There was a thick… it couldn’t have been fog because it was too cold – some sort of pea-soup frozen haze… smothering everything. Over an hour later the sun rose unseen over the vast flint-hill plains. The haze slowly lightened into a gray blanket.
We stopped to switch drivers at one of the Kansas Turnpike rest areas, the ones with the oddly shaped water towers.
And I took this photo of one of the few trees within a hundred miles… blurred and obscured by the fog.
“I do know that for the sympathy of one living being, I would make peace with all. I have love in me the likes of which you can scarcely imagine and rage the likes of which you would not believe. If I cannot satisfy the one, I will indulge the other.”
― Mary Shelley, Frankenstein
R had been hiding out at Fred and Ethyl’s house, in their basement. Fred and Ethyl weren’t their real names, of course, it wasn’t safe to know anybody’s real name – and they had this old-fashioned sense of humor. R felt safe in the basement but Fred and Ethyl said they had seen this non-descript car, so non-descript that it had to be ordinary on purpose, driving slowly around the neighborhood. Fred and Ethyl were worried and they kicked him out – left him in the woods.
The woods were mostly Cedar, Fred called it a Cedar Brake. There were a whole series of them along the lake, with thicker woods full of bigger trees and heavy brush, in between. R spent a lot of time looking at the Cedar trees nothing better to do. They were dark and twisted their trunks looking like misshapen limbs – bodies curled together. There was fresh new wood growing from roots up to the dark green fuzzy needles and a lot of old dead stuff mixed and twisted in.
R wasn’t much of an outdoorsman and it was getting hard on him, living in the breaks. He had plenty of food so far. On the way out from the basement they had stopped at this warehouse store and Ethyl went in and bought cases of canned food – chili, beans, some kind of ham. R knew he’d get sick of eating this stuff fast, especially eating it all cold, but what’s to do?
Fred had given R and old sleeping bag and a big sheet of plastic, in case it rains, but it hadn’t yet. The package said something about a painter’s drop cloth. He didn’t relish the thought of huddling under the sheet in a storm.
R had found a flat spot along the top of a little ridge above the lake. The trees here were thicker than down in the Cedar Breaks, and that’s where he set up with his sleeping bag, piece of plastic, and the suitcase he had brought. R tried to keep up appearances as much as he could, washing his socks and underwear out every morning down at the lake. His suitcase held his extra suit – wool, Italian, very expensive. Each day here, though, he wore some tan trousers and a dress shirt. He had two extra shirts but he cold tell they were going to get terribly worn pretty soon. He wished he had some more appropriate clothes – more suitable for living in the breaks. His suitcase also contained four fat green cylinders of money, big bills, wrapped in a rubber band. He had given two others (the smaller of the ones he carried) to Fred and Ethyl saying, “Here, take all I’ve got on me,” while keeping the rest hidden away tucked up inside the suitcase.
There used to be some sort of park along the lake. It must have been a big deal years ago – there were a handful of old run-down cabins lining a stretch of leaf-covered asphalt. R thought about breaking into one and sleeping there, but he was worried that he’d be found out – the first place to look – and the one cabin that he had stuck his head into through a torn screen had such an awful smell of old death he couldn’t bear to pry open the door. There were still people on the other side of the lake; he could hear the chugging diesel motors at night as they pulled giant camping trailers in and out. When the light was right he could spot old retired folks sitting in colorful folding chairs along the water. By their posture he guessed they had poles and lines in the water. R wondered if they ever caught anything.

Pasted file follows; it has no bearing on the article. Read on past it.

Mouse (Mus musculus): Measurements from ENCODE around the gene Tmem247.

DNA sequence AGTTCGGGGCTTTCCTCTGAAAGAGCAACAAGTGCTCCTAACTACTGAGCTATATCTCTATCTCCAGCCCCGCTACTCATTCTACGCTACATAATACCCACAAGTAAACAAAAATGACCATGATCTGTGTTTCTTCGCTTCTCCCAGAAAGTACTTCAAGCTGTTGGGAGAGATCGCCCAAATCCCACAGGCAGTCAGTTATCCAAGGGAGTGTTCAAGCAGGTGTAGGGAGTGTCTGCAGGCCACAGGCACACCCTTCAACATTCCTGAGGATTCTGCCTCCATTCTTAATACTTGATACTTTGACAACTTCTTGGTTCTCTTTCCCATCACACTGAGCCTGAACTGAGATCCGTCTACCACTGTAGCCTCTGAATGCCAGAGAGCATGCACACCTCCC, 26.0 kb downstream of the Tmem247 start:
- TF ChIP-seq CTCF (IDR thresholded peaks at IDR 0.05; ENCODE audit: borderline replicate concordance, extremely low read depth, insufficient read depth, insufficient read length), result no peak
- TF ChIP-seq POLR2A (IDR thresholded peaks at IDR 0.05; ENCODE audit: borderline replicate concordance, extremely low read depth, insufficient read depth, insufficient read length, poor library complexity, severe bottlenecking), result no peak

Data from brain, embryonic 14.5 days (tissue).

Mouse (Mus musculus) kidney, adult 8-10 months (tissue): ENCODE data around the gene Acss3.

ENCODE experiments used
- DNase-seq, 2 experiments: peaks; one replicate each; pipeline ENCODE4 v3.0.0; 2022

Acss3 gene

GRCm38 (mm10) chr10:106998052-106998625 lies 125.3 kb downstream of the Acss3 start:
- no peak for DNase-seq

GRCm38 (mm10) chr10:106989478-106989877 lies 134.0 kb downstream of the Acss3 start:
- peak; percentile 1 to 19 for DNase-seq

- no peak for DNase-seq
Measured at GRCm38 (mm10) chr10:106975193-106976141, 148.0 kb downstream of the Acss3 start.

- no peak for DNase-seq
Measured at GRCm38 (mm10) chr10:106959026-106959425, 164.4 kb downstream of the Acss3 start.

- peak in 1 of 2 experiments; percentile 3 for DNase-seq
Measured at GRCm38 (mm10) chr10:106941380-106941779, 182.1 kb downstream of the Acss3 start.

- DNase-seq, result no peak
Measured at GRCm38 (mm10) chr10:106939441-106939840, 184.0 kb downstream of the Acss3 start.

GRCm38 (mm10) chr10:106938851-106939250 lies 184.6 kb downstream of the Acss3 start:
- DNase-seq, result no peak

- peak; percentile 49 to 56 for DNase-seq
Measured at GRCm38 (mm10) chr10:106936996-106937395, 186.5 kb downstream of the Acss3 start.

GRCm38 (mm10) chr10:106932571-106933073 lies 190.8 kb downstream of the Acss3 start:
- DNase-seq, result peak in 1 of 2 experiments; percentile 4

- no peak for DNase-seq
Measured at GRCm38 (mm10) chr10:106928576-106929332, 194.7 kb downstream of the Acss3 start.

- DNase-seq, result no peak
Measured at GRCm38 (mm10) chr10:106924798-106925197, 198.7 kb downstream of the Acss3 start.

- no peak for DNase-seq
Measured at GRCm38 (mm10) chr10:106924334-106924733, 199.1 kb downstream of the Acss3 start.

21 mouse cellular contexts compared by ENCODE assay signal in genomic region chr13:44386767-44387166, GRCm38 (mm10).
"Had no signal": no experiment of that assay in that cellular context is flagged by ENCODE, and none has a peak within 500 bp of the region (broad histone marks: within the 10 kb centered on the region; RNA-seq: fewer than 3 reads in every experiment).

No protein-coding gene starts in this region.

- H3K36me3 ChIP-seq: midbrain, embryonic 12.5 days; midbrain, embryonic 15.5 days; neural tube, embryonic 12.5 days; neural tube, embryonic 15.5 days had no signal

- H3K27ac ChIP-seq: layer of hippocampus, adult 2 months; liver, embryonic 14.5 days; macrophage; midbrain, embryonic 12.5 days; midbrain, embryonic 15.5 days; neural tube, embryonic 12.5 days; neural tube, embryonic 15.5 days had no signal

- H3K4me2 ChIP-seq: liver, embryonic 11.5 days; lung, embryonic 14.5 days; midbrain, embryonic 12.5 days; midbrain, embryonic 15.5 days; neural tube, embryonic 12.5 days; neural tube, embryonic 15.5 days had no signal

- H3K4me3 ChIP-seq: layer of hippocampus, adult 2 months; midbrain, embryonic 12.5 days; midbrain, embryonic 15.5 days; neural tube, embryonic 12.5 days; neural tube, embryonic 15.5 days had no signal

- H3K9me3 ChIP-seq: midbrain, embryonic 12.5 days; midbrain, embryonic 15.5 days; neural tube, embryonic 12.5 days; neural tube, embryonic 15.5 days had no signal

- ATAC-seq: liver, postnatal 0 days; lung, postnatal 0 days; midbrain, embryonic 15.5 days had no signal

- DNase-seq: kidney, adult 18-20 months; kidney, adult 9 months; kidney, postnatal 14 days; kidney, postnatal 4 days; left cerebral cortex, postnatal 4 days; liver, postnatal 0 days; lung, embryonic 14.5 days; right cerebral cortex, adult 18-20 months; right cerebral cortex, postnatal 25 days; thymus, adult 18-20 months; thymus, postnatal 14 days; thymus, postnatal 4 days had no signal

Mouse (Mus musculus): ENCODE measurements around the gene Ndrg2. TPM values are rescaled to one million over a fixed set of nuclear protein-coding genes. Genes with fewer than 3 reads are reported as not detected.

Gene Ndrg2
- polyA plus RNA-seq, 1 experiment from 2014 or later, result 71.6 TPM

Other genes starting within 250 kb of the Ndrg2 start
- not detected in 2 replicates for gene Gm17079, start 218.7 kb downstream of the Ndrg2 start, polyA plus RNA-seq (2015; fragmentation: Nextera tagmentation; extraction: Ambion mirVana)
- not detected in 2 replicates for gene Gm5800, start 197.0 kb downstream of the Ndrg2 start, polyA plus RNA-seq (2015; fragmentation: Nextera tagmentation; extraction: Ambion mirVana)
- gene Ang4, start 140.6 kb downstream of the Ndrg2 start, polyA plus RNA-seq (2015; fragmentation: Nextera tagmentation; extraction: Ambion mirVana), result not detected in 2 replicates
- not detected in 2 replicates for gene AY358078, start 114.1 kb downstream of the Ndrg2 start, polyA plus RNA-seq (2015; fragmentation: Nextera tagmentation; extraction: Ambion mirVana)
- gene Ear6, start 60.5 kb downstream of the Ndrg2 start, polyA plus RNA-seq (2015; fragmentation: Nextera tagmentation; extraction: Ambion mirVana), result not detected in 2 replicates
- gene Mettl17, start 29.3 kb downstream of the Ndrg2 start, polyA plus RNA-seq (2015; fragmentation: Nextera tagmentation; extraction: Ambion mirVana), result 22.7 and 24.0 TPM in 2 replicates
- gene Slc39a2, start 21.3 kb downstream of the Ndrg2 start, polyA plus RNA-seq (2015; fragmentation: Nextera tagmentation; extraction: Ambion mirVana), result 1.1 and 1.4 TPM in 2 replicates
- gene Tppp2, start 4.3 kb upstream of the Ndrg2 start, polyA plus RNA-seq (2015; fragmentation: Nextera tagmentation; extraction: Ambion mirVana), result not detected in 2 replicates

It hadn’t taken very many days for R to fall into a rough uncomfortable routine. Without anyone to talk to, the days were already starting to smear. It was late afternoon and R was sitting at an old picnic table in a large Cedar Brake above the old cabins. There was only one seat board left – the other side was bare rusty pipe with flecks of corroded bolts that used to hold the wood. The top was missing the middle board too – but it was the least rotted of all the picnic tables left.
R bent over to flick a spot of dried mud off his leather loafer when the bullet whizzed by. It passed so close to the back of his neck he thought he could feel the heat radiating off the slug as it flew by passing through the back part of his shirt collar but missing his flesh altogether. Then there was the echoing report of the shot and the smack-crack as the bullet careened through some cedar limbs.
R threw himself to the ground and was up in a flash dashing through the thick maze of cedars as fast as he could. Another shot threw chunks of wood through the air. R caught a sudden smell of fresh shattered cedar; it brought back an involuntary memory of hiding in his uncles’ suit closet as a kid, smelling the fresh cedar and old wool.
R had seen his share of gunfire but it wasn’t anything like this. He was used to handguns in crowded city streets – the survivor was always the first to shoot, the whole thing over in seconds, the most ruthless and quick would be the one that survived. Everything was so close. R was always the first to fire.
This was different. R was being hunted with a high-powered rifle and as he ran he’d glace back with every twist and turn. He could see nothing. His mind raced with thoughts of camouflage and ex-military snipers, trained and paid – specialists in this kind of work.
If you’re like most people, you have a New Year’s resolution in place and you may have even stuck to it so far this year. Good for you! Realistically though, you’re going to fail. How long have you said you really should get in shape, or lamented the need for more quality time with family and friends? The fact is, despite the most earnest commitment, resolutions just don’t work.
“And once the storm is over, you won’t remember how you made it through, how you managed to survive. You won’t even be sure, whether the storm is really over. But one thing is certain. When you come out of the storm, you won’t be the same person who walked in. That’s what this storm’s all about.”